from third countries is an increedably important one and

it's a role that we should

take very seriously and we

should grow. As long as the

Australian people start to

worry that our refugee policy

may not be taking the people

that are most in need, as

long as the Australian people

start to lose faith in our

refugee policy because of

people arriving by boats and

the incredible attention on

it, we lose that capacity to

actually grow that very important part of our

program, which is the taking

of refugees from third

countries through the UNHCR.

So, for that reason, I have

to say with great difficulty,

I support the Malaysia deal

and I will walk into this

House and vote for a bill

which also reinstates Nauru.

Now, I would take the

Opposition's position more

seriously in terms of their

commitment to international

conventions, if they could

explain to me why it's not

okay to send people back to

Malaysia for processing

through the UNHCR because

they're not a signatory to

the refugee convention, but

it is okay to turn a boat

back to Indonesia, which is

also not a signatory to the

refugee convention. The contradiction there is quite

profound. It's not okay to

send people back to Malaysia

for processing through the

UNHCR, but it is okay to turn

a boat around and tow it back

to Indonesia for whatever -

presumably not processing

through the UNHCR, even

though both countries have

the same condition in terms

of their refugee treaties.

So, again, I would ask the

Coalition just to acknowledge

that we on this side are

really compromising on this.

This is a genuine compromise

for me and I would really ask

you to do the same. The member's time has expired.

The question is the - I'm

getting ahead of myself. Wishful thinking there. The

question is the amendments be

agreed to. I call the

Manager of Opposition

Business. Thank you, madam

Deputy Speaker. I am pleased

to get the opportunity to

speak on this very important

debate that we are having in the House of Representatives

today. I do wish to speak in support of the member for

Cook's amendments, which

would ensure that no asylum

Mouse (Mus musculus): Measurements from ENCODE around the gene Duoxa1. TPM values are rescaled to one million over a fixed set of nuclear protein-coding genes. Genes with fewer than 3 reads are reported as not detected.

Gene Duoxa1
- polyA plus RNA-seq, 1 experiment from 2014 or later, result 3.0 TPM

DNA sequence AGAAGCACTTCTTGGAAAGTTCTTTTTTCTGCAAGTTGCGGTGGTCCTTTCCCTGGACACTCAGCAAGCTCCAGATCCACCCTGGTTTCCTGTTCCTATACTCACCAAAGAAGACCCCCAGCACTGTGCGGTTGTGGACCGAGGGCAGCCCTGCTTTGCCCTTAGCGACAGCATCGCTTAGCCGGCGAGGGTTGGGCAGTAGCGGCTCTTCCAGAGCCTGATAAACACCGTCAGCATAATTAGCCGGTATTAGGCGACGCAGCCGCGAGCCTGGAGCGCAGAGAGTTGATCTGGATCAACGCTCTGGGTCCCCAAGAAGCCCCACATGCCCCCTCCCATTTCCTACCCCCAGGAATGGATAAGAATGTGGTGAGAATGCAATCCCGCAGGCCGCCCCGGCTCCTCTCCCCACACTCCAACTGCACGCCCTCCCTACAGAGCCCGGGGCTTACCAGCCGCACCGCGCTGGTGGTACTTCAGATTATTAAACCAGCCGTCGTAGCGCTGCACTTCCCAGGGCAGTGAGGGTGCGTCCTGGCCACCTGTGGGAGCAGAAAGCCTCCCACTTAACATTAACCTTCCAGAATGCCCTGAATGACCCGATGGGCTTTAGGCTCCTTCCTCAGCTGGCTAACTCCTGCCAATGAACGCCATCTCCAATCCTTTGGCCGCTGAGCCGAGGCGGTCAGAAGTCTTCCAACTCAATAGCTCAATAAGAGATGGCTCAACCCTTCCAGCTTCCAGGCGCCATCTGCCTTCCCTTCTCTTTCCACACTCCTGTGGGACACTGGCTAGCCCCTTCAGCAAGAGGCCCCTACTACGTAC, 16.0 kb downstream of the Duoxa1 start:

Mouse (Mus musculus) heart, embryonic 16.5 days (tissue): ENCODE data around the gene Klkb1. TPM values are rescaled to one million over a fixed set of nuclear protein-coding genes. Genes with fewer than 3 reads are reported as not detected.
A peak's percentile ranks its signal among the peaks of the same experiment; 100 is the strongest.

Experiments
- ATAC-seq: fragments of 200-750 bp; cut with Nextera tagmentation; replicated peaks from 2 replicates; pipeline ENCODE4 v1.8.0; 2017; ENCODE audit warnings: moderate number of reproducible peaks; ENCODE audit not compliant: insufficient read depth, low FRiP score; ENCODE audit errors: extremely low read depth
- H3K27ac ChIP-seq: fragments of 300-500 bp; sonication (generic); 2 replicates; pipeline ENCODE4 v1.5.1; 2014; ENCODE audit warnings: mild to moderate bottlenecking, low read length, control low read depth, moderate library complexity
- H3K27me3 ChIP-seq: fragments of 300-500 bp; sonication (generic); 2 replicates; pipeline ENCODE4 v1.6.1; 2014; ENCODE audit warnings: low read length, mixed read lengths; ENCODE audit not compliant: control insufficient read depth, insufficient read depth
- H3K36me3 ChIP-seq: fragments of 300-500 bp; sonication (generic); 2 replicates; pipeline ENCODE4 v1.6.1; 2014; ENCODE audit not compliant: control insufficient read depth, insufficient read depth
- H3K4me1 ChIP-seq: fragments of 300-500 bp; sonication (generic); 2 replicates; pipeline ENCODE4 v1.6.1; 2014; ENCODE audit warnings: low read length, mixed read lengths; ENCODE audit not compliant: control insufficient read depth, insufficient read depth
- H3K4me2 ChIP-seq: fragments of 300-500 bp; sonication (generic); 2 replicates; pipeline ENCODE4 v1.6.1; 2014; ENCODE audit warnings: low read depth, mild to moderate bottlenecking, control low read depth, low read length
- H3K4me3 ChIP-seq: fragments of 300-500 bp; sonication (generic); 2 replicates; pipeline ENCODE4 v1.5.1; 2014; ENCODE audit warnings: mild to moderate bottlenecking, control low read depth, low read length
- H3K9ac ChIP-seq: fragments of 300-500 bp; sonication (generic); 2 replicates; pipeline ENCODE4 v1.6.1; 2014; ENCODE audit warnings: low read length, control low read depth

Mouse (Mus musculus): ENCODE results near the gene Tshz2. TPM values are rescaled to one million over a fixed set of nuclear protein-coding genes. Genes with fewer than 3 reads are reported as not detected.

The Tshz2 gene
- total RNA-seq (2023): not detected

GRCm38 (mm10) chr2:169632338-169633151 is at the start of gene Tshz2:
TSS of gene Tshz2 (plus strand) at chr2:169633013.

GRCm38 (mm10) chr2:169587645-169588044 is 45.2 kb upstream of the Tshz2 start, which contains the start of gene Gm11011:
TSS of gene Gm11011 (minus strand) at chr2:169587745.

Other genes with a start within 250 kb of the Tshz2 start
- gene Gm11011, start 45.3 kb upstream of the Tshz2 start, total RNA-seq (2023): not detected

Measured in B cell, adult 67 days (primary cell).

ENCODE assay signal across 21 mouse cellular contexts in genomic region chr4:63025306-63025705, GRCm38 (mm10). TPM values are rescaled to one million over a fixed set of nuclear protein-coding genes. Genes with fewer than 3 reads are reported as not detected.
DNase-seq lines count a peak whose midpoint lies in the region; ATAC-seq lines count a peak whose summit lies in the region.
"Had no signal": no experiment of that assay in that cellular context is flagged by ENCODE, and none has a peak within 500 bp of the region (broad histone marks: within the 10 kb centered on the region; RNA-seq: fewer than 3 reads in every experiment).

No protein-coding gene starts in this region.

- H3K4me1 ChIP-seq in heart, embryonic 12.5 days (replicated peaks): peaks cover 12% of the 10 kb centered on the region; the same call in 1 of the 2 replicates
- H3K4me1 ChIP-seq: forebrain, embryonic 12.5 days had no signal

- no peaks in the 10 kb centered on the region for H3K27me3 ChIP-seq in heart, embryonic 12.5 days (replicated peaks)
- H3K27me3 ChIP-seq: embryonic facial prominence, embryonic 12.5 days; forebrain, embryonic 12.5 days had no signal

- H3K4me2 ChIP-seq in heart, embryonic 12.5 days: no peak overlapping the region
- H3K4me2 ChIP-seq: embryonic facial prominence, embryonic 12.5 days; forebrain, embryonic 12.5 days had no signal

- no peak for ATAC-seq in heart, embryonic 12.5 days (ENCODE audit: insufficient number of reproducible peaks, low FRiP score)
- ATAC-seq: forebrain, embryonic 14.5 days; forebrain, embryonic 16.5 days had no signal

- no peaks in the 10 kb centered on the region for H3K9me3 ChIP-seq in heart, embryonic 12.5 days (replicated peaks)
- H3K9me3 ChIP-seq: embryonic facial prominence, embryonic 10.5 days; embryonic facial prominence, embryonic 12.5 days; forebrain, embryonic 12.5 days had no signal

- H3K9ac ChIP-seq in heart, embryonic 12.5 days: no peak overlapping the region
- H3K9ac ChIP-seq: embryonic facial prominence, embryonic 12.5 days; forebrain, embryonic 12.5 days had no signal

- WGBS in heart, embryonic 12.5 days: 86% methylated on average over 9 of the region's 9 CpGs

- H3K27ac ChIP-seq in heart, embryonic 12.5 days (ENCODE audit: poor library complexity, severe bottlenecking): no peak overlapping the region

seeker could be sent for

offshore processing in any

other country other than one

that has signed the United Nations convention on

refugees, of which there are

148 countries. It is a very

important compromise that the

Opposition is offering to the

Government. But, more

importantly than that, I've

been in this parliament 19

years, I've sometimes been

called a moderate, a member

of the small l Liberal

faction of the Liberal Party

and I have been proud to

stick to my principle s for

those 19 years on some

fundamental issues, and I've

often been asked by people to

support views about asylum

seekers to make their

treatment more lenient and

more supportive, to ensure

that women and children are

got out of detention. In the Howard Government I was one

of the members of Parliament

that supported the former

member for Kooyong in his

campaign and the current

member for Peers and other

members in this House, the

member for McMillan, to

ensure that women and

children were not kept in

detention, but in fact

released into the community.

One of the reasons I am so fundamentally opposed to the

Government's Malaysia

Solution is this, in a

nutshell, if the Malaysia

Solution become s law, the

people smugglers will know

that the best people to put

on boats to send to Australia

will be women and children,

because the Government - and I assume they are honest

about this - have said that

they will not repatriate

women and children amongst

the 800 to Malaysia. That

can only mean one outcome.

The outcome will be that

women and children will

become the gold standard for

people smugglers and the

desperate families that try

to make the perilous journey

to Australia. The women and

children will be the gold

standard for people smugglers

to attract their parents,

their fathers will be asked

to send women and children,

knowing that they will not be

repatriated to Malaysia and

knowing that under the family

reunion provisions of the

laws in Australia they will

be able to apply for family